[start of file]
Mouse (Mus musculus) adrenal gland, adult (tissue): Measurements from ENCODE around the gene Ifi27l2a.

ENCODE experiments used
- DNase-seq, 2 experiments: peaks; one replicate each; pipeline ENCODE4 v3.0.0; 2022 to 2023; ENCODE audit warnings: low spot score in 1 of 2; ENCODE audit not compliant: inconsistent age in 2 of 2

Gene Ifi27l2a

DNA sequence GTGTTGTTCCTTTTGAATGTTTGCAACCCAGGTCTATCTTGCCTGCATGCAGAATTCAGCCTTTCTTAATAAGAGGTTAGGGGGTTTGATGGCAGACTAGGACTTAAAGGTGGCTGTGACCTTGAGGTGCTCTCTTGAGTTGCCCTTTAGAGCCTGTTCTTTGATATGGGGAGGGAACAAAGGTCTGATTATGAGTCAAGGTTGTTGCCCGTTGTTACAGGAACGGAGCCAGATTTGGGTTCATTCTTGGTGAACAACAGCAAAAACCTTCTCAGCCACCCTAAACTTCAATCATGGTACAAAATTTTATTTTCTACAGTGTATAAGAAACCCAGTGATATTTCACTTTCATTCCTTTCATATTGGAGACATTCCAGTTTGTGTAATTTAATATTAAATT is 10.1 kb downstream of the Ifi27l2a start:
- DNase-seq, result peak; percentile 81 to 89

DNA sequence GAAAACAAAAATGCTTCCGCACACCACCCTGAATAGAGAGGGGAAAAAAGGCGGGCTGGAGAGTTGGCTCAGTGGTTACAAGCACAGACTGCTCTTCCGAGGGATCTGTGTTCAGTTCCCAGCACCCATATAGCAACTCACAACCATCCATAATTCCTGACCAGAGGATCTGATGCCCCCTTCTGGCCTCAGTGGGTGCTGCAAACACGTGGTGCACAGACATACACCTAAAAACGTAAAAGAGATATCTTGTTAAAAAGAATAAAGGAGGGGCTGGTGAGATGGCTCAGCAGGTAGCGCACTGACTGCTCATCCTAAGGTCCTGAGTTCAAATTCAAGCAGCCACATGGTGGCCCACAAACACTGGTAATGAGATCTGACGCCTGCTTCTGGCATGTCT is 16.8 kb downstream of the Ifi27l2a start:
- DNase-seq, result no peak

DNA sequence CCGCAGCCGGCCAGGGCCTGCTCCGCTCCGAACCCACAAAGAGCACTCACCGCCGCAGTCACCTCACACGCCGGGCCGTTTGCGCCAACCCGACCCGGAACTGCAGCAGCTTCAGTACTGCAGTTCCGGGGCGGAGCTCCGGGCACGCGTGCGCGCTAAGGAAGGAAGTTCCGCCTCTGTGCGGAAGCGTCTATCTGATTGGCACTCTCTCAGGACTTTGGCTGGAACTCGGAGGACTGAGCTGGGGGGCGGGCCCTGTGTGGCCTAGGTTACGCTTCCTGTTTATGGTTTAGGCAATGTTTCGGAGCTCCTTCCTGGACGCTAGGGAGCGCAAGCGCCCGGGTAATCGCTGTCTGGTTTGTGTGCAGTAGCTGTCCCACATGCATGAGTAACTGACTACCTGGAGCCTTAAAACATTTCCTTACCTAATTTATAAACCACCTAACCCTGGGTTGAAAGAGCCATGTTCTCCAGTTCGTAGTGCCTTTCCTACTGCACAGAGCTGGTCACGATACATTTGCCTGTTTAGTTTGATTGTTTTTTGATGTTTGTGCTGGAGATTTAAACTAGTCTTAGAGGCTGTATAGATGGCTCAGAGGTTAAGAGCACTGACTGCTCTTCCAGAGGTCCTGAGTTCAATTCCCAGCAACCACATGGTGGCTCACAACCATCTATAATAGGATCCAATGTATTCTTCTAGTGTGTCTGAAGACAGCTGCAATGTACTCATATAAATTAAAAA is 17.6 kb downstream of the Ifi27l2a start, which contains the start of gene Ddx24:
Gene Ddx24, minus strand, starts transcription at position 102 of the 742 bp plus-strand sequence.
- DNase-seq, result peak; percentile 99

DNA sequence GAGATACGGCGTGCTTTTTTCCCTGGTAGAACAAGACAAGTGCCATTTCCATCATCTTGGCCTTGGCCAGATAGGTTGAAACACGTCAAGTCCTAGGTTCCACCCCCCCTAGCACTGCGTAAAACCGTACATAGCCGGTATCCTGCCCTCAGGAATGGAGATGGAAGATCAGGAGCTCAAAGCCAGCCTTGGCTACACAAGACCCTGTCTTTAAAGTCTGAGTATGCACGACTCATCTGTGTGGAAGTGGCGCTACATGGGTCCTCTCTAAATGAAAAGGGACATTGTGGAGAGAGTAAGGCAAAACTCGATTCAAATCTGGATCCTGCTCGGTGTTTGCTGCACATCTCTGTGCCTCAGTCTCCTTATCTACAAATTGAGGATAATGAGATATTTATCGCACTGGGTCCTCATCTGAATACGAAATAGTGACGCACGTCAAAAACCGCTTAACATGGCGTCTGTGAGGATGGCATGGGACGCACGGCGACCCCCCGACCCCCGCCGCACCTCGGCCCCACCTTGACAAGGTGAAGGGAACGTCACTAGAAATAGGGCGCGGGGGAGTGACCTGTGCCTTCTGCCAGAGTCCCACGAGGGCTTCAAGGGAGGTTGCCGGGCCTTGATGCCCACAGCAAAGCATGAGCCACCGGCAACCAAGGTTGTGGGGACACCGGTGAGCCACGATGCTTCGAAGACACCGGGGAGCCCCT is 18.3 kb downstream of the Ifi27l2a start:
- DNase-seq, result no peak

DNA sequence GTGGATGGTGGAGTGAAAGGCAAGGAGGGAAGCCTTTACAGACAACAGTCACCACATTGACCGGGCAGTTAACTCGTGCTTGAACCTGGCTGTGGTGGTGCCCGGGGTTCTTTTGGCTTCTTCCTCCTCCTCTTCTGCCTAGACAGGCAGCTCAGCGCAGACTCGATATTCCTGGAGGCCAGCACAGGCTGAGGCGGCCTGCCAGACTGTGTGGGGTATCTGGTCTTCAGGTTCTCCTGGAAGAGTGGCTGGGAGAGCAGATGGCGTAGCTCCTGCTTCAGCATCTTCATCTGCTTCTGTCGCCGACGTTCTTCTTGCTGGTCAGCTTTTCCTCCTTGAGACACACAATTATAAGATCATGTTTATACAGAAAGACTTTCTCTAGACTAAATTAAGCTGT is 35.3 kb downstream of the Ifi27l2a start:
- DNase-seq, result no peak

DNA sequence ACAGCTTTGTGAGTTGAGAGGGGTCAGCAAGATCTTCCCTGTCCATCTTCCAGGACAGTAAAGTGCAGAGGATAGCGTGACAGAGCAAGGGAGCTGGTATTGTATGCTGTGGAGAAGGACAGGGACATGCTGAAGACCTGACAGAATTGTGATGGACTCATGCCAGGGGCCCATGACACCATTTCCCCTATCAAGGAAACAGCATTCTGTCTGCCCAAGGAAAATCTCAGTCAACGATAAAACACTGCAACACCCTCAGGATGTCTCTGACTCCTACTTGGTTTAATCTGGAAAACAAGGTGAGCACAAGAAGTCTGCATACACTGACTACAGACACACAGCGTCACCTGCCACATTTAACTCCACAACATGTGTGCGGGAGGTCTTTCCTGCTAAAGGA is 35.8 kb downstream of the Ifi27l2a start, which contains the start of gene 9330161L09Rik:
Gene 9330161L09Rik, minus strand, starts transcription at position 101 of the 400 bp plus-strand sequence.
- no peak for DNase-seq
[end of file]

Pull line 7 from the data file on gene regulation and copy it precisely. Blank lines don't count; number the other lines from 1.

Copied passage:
DNA sequence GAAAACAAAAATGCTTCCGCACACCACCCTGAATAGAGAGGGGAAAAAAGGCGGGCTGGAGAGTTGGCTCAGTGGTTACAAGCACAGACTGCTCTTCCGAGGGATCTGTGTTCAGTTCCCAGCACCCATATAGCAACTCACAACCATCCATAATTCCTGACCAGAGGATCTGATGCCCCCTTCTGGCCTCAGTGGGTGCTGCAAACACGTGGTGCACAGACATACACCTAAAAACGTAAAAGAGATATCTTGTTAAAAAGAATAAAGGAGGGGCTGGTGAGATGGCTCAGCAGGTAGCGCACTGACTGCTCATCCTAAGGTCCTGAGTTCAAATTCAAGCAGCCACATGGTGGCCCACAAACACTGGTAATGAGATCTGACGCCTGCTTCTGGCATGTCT is 16.8 kb downstream of the Ifi27l2a start: